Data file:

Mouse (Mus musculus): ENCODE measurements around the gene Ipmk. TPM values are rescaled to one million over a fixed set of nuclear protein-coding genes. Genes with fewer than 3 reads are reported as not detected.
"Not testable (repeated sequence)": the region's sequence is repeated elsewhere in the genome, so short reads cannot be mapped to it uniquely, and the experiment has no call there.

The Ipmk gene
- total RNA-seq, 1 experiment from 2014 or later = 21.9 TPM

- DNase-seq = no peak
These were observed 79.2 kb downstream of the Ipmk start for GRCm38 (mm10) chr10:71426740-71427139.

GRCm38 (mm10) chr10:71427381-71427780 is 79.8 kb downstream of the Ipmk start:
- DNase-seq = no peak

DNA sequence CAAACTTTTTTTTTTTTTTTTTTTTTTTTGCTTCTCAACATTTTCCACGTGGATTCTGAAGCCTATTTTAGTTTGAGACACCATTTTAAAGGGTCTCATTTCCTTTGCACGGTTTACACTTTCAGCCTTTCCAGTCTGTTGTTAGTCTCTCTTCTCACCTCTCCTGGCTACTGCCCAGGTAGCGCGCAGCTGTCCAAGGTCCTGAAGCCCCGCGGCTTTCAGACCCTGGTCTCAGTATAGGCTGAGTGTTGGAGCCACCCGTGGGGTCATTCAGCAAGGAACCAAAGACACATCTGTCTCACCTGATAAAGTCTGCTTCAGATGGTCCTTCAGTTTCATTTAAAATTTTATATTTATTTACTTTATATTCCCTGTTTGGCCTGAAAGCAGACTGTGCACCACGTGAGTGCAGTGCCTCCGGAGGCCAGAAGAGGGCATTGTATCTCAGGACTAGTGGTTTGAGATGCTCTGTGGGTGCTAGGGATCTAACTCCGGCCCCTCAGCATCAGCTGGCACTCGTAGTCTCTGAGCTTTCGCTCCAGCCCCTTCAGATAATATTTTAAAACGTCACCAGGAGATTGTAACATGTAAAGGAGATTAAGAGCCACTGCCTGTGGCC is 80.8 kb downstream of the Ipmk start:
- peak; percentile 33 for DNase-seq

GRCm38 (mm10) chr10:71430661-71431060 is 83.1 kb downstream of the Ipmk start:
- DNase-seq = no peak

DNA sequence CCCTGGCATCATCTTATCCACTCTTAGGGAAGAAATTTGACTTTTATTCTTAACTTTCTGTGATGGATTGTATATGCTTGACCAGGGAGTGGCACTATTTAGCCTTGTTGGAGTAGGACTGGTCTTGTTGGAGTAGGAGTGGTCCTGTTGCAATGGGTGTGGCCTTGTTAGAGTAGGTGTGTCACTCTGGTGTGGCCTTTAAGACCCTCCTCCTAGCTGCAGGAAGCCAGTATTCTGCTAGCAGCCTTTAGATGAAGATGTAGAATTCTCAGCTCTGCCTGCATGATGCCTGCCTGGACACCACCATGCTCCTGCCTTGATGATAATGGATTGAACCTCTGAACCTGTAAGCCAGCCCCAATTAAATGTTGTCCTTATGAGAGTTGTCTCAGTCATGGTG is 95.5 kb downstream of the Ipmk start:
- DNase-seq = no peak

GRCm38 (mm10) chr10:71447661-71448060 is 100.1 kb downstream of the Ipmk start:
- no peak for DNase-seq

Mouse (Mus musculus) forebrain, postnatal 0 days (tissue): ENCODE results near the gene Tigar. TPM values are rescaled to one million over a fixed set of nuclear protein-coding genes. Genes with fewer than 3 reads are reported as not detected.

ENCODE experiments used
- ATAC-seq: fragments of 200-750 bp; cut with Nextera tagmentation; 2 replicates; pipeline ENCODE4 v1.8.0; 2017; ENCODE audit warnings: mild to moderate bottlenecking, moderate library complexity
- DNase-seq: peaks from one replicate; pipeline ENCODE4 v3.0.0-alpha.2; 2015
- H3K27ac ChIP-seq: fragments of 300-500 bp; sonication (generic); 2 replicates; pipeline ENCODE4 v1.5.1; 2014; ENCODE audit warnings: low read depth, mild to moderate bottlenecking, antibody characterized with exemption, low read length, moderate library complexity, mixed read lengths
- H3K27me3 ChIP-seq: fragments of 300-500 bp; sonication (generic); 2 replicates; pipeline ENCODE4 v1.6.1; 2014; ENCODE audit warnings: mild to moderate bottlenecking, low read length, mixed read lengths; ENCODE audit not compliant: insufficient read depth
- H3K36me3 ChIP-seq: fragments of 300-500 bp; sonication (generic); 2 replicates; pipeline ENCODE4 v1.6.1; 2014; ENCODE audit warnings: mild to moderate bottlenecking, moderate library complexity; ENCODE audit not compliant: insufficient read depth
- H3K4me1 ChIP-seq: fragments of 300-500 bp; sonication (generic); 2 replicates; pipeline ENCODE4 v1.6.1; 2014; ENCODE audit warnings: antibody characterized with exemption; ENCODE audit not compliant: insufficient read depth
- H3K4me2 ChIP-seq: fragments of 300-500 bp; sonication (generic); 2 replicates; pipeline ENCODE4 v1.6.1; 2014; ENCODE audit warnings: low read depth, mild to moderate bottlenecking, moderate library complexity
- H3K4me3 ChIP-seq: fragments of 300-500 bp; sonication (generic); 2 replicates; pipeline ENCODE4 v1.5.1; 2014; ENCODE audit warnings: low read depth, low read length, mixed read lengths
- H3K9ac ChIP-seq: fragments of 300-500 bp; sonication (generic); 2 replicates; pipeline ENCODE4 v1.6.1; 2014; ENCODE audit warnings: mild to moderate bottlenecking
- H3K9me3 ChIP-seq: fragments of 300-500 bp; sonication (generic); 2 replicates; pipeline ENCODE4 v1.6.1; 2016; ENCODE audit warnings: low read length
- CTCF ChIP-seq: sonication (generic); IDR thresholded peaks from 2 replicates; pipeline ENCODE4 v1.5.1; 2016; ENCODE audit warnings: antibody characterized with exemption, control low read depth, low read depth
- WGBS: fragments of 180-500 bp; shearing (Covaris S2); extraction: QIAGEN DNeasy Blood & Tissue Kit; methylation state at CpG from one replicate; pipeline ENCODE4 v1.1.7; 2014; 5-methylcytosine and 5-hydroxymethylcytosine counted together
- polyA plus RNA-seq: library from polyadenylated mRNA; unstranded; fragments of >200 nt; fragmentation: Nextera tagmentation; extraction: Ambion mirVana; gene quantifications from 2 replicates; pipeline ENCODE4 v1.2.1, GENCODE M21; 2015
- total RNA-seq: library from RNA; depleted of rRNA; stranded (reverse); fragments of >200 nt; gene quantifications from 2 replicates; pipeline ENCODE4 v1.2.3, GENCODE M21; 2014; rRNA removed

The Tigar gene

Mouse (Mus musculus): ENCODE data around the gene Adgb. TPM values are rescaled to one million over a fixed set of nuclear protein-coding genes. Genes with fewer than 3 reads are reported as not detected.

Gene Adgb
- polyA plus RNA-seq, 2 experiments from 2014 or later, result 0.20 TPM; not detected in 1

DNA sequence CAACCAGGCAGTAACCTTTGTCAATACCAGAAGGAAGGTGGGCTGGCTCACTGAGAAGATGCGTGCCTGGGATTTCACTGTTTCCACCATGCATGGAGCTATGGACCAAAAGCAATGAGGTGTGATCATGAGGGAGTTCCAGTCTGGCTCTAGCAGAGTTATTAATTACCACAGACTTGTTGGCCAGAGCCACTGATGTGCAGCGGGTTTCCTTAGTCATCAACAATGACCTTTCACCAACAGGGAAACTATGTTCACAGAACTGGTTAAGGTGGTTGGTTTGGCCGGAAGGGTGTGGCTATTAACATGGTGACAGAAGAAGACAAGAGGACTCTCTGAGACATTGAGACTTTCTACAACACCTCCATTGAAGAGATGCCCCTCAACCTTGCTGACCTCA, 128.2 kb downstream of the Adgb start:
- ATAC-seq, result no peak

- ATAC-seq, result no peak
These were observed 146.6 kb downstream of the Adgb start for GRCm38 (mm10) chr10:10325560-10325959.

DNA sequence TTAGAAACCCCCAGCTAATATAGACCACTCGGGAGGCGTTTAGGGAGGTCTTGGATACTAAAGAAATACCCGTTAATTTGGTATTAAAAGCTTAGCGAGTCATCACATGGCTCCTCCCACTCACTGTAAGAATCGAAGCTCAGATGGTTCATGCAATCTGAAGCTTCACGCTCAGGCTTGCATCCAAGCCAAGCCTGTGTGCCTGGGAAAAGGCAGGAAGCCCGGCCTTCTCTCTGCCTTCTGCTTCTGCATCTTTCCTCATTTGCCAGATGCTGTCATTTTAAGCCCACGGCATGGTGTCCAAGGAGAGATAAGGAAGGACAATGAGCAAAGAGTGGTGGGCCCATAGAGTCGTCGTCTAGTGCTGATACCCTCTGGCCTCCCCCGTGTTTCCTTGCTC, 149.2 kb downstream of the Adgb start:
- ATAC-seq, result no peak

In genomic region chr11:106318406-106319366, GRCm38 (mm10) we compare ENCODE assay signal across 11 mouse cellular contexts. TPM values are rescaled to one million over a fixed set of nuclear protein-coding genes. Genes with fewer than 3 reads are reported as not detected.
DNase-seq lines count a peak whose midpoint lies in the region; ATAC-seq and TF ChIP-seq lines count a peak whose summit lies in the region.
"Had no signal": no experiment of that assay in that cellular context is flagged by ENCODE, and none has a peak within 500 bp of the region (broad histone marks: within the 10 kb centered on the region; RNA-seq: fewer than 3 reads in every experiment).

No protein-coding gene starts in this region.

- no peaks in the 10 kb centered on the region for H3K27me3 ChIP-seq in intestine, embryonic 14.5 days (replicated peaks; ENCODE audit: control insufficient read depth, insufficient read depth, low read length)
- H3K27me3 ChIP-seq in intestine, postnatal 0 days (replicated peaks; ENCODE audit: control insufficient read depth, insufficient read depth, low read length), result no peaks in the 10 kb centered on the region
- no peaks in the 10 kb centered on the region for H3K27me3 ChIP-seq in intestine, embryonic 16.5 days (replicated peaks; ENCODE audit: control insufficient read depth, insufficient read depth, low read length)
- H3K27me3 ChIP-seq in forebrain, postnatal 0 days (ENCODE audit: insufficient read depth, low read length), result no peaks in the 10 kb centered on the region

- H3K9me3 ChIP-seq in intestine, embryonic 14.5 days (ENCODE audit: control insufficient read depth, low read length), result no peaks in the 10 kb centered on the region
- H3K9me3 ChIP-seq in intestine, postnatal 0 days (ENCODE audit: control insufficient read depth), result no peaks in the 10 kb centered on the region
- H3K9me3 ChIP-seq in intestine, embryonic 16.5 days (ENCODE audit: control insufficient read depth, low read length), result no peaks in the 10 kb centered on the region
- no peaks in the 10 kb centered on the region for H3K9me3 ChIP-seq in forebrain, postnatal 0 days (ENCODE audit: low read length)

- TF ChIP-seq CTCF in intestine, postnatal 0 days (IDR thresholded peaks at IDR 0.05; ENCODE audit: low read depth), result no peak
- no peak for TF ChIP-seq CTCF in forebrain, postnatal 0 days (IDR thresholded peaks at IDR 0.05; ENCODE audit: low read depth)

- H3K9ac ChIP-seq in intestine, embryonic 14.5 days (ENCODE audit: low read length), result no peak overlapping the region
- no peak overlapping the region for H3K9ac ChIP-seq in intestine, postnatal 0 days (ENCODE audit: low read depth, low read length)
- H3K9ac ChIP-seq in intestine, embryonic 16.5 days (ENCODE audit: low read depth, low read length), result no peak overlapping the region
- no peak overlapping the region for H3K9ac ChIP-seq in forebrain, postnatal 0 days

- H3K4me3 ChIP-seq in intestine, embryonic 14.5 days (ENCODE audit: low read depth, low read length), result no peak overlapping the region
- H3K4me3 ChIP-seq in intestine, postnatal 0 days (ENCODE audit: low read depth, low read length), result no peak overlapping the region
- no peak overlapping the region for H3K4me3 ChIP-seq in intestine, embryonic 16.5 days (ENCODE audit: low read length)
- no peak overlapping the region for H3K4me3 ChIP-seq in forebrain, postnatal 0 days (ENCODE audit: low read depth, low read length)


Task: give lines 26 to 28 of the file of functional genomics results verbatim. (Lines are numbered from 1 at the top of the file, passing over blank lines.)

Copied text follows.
- H3K4me3 ChIP-seq: fragments of 300-500 bp; sonication (generic); 2 replicates; pipeline ENCODE4 v1.5.1; 2014; ENCODE audit warnings: low read depth, low read length, mixed read lengths
- H3K9ac ChIP-seq: fragments of 300-500 bp; sonication (generic); 2 replicates; pipeline ENCODE4 v1.6.1; 2014; ENCODE audit warnings: mild to moderate bottlenecking
- H3K9me3 ChIP-seq: fragments of 300-500 bp; sonication (generic); 2 replicates; pipeline ENCODE4 v1.6.1; 2016; ENCODE audit warnings: low read length